Meanwhile, it was revealed in March that for over a year the government had been secretly seizing and reviewing Project Veritas' emails and other electronic information through sweeping search warrants, seizing nearly 200,000 files.
The Justice Department has contended there's probable cause to believe Project Veritas was involved in stealing the diary of Biden's adult daughter, Ashley Biden, and transporting it — a claim denied by O'Keefe's legal team and Project Veritas' sources who say they founded the diary abandoned at her old Florida house.
In 2019, the FBI executed a pre-dawn raid at the Florida home of longtime political consultant and ex-Trump adviser Roger Stone. He was taken into custody after being indicted by a grand jury as part of former Special Counsel Robert Mueller's investigation into Russian meddling and now-debunked allegations of collusion with the Trump campaign during the 2016 presidential election. More than a dozen FBI agents raided the then-66-year-old Stone's home donning tactical gear.
Stone was later sentenced to prison, but Trump pardoned him about a month before leaving office.
Former Trump Campaign Chairman Paul Manafort's home was raided by the FBI in 2017 as part of the Trump-Russia probe. Similar to the Stone operation, it was a pre-dawn raid that resulted in the seizure of troves of documents.
The government prosecuted Manafort for his consulting work for the Ukrainian government as well as obstruction of justice and witness tampering. He was sentenced to prison but later pardoned by Trump.
Retired Army Lt. Gen. and onetime Trump National Security Adviser Michael Flynn initially pleaded guilty to making false statements to the FBI in January 2017, when two agents interviewed him at the White House about his communications with Russian officials.
In 2020, however, the Justice Department dropped its case against Flynn as more evidence indicated the FBI may have entrapped him. The department said the FBI's interview of Flynn was "untethered to, and unjustified by, the FBI's counterintelligence investigation into Mr. Flynn" and not "conducted with a legitimate investigative basis."
The judge presiding over the case later formally dismissed the prosecution but expressed skepticism about the Justice Department's reasons for dropping the case.
The federal government infamously used the Steele dossier, which contained several salacious and since-debunked claims about Trump and his alleged ties to Russia, to obtain a Foreign Intelligence Surveillance Act (FISA) warrant to surveil onetime Trump campaign aide Carter Page in 2016.
Mueller found no connection between Page and Russia's interference in the 2016 election. Justice Department Inspector General Michael Horowitz later concluded the FBI made numerous errors or omissions in its FISA applications
Former Trump campaign adviser George Papadopoulos, who was in the government's sights for alleged Trump-Russia ties, was arrested at Dulles International Airport on a return trip from abroad. Prosecutors had no warrant, indictment, or criminal complaint ready.
Papadopoulos has accused the government of entrapping him, arguing a cash payment given to him while abroad at the time — of which he was suspicious and left with his lawyer before traveling back to the U.S. — was meant to set up a charge of violating the Foreign Agent Registration Act.
In October 2017, Papadopoulos pleaded guilty to lying about his interactions with British professor Joseph Mifsud, who claimed the Russians had dirt on Hillary Clinton. He served 12 days behind bars.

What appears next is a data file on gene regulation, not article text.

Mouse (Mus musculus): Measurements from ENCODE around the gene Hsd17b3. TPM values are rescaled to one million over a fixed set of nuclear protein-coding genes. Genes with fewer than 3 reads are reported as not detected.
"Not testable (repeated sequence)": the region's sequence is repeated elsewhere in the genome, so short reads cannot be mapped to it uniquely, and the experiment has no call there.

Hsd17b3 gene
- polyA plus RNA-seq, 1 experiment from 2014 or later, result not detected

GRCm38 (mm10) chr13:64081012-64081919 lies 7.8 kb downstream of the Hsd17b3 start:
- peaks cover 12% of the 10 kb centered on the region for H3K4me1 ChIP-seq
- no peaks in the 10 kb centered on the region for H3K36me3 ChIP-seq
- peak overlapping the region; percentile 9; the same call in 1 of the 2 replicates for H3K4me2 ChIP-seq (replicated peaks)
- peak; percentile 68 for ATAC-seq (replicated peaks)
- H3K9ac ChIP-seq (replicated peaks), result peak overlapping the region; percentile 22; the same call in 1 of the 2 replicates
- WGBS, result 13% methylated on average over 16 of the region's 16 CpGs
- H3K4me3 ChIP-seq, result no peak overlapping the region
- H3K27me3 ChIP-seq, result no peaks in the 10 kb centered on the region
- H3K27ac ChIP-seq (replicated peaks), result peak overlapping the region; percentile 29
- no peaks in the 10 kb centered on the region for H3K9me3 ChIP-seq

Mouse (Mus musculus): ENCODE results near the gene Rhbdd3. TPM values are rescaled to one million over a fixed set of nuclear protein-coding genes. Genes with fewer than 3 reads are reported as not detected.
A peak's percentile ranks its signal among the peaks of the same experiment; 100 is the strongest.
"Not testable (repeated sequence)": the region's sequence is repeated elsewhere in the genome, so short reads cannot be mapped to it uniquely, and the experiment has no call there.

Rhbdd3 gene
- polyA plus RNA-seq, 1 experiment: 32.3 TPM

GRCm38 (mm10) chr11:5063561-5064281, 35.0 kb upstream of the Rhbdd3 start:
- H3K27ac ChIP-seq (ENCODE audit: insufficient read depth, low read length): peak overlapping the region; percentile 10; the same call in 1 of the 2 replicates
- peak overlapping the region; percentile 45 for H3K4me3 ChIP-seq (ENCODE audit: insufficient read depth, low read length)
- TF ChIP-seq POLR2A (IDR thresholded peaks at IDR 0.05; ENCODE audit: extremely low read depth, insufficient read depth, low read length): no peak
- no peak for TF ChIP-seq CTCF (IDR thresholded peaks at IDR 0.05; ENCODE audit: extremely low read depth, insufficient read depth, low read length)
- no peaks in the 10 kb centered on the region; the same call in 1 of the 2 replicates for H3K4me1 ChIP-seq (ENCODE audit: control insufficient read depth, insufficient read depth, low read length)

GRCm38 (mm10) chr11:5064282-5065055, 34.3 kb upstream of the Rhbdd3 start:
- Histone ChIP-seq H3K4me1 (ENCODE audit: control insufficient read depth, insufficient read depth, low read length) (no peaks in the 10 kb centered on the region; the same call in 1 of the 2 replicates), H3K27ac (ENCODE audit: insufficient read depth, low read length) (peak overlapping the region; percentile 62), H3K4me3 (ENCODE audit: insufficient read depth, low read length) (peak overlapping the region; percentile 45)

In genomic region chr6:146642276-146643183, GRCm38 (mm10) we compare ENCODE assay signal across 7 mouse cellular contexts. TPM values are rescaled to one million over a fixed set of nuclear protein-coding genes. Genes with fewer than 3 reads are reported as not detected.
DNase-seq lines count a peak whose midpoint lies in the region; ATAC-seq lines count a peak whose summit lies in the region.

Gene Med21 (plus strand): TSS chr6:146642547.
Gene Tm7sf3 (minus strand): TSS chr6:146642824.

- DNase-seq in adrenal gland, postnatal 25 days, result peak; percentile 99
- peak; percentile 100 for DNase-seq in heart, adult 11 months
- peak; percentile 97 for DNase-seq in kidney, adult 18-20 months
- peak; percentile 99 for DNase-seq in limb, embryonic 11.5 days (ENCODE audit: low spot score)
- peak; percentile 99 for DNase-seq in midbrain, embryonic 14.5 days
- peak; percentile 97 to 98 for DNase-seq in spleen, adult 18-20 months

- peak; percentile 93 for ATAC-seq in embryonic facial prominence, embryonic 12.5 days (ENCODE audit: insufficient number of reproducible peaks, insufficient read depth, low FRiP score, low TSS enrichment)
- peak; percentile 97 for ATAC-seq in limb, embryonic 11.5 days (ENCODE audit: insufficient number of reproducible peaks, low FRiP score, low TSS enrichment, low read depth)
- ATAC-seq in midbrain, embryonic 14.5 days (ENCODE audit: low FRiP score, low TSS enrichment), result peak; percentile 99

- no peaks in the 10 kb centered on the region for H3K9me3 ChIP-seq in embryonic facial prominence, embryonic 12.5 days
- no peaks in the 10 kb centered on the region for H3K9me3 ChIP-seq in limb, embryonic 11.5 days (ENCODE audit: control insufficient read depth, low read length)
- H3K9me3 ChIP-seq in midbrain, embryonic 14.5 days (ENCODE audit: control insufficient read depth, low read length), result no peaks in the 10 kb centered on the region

Later, Papadopoulos said he felt vindicated after Mueller found no evidence he colluded with Russia and added he wouldn't have pleaded guilty had he known then what he knows now.
FBI agents raided then-Trump attorney Michael Cohen's home, office, and hotel room in 2018. The feds seized business records, emails, and documents, at least some of which were protected by attorney-client privilege.
Renowned civil liberties lawyer Alan Dershowitz argued the raid violated the U.S. Constitution. "As soon as an FBI agent reads material that's lawyer-client privilege, the Sixth Amendment has been violated and the Fourth Amendment has been violated," he told Fox News at the time.
The raid was related to the Trump-Russia probe.
FBI agents last year raided the home and office of former New York City Mayor Rudy Giuliani, seizing computers and cellphones as part of a Justice Department criminal probe into his business dealings and communications with Ukrainians.
Dershowitz said a subpoena would have been more appropriate than a search warrant for Giuliani's apartment, describing the raid as reminiscent of conduct seen in authoritarian countries.
Victoria Toensing and Joe DiGenova
Last year, the FBI raided the home of married attorneys and Giuliani associates Victoria Toensing and Joe DiGenova, seizing the former's electronic devices. The move came around the same time as agents raided Giuliani's home.
Billionaire Tom Barrack, the former chairman of Trump's 2017 inaugural committee, must wear his ankle monitor during his criminal trial, a Brooklyn federal judge decided last week.
Barrack Is awaiting trial on federal charges he conspired to influence Trump's foreign policy to benefit the United Arab Emirates. He's also charged with obstructing justice by lying to the FBI.
Allen Weisselberg, the longtime chief financial officer of the Trump Organization, is reportedly expected to plead guilty as part of an ongoing investigation by the Manhattan District Attorney's Office into Trump's businesses.
Prosecutors described an "off the books" scheme over 15 years "to help top officials in the Trump Organization avoid paying taxes." Weisselberg allegedly avoided paying taxes on $1.7 million of income, according to NBC News.
The DA's office has not accused Trump of any wrongdoing in relation to the alleged scheme, although Trump and his businesses are the subject of multiple other investigations.